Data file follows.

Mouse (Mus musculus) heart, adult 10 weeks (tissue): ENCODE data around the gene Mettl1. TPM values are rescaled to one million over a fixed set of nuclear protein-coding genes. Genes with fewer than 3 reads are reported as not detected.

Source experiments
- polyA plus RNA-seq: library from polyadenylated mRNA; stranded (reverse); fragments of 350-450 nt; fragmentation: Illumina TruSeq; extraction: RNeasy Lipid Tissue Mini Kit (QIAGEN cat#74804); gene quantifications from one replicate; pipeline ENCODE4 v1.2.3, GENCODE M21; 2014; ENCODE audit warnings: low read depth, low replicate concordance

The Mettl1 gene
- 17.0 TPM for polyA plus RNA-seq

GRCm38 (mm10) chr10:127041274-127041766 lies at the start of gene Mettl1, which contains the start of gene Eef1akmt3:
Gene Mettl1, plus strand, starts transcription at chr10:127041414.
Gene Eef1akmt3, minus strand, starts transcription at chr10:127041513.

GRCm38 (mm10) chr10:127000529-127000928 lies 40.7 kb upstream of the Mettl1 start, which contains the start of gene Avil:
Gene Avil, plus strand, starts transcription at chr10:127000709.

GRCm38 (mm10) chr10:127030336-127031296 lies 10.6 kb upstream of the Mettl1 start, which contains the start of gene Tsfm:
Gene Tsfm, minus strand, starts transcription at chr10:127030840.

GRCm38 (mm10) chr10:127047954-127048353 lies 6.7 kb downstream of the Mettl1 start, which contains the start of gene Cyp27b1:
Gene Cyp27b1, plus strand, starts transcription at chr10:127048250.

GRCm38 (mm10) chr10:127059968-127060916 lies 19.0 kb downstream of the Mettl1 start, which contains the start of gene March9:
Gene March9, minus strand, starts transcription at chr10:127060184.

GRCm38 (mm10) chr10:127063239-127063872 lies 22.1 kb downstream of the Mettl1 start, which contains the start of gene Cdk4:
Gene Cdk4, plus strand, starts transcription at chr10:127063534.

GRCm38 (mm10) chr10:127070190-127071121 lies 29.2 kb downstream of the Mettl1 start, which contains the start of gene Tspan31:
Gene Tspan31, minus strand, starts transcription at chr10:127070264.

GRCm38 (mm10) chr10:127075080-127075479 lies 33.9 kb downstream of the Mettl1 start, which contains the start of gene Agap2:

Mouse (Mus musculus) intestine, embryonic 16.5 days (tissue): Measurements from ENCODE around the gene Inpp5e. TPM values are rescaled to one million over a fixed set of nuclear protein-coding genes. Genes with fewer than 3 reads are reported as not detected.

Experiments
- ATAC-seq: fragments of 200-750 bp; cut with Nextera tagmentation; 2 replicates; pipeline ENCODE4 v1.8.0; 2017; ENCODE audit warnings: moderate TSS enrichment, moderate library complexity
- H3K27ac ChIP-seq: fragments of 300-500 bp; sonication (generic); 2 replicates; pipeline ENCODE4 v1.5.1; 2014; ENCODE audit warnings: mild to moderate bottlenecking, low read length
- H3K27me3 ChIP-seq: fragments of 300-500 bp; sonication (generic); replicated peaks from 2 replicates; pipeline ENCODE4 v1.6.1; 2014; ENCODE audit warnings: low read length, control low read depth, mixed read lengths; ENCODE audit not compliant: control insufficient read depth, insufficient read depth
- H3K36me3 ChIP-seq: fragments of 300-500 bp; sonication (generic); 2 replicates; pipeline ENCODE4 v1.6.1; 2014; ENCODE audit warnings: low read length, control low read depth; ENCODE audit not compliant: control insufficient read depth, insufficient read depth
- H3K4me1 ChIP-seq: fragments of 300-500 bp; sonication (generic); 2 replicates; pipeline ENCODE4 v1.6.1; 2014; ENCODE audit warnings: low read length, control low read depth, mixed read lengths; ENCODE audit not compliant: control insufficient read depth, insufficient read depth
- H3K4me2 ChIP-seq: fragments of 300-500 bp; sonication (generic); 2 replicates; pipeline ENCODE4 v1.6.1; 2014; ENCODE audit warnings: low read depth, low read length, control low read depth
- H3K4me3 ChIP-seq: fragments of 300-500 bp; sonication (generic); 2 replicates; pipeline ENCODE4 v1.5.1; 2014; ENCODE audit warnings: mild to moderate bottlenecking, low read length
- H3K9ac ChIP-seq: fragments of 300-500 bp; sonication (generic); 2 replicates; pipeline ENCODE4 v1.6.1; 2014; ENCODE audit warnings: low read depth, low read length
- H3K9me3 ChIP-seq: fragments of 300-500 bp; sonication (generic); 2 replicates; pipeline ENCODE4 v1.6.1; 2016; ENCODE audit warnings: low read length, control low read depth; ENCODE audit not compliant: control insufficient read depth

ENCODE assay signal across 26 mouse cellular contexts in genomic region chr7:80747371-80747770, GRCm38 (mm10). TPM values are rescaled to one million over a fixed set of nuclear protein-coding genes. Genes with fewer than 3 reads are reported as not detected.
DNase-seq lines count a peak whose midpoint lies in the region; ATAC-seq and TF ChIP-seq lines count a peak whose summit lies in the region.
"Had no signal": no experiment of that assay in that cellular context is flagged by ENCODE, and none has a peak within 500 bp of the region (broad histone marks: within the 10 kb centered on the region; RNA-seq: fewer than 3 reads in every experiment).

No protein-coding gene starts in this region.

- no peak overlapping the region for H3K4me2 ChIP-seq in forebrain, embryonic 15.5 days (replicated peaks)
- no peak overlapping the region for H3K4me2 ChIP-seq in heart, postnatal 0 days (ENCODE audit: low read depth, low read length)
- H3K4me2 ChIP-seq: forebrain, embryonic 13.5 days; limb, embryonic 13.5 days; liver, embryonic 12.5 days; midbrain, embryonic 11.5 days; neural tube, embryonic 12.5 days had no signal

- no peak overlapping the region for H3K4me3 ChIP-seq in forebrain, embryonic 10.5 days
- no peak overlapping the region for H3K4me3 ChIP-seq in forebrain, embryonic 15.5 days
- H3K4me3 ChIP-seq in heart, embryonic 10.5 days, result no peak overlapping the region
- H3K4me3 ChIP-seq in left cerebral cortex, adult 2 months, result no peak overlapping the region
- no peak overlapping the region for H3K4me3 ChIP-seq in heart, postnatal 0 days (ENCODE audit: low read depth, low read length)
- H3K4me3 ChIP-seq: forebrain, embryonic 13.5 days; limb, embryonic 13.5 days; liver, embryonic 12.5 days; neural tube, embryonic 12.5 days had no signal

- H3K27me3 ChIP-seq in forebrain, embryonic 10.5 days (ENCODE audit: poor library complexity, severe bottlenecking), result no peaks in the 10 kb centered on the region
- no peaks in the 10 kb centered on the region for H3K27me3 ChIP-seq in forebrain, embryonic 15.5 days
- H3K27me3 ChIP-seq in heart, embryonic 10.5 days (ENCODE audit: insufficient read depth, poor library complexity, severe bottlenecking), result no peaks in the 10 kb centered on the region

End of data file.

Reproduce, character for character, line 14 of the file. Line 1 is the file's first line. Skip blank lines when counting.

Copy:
Gene Cyp27b1, plus strand, starts transcription at chr10:127048250.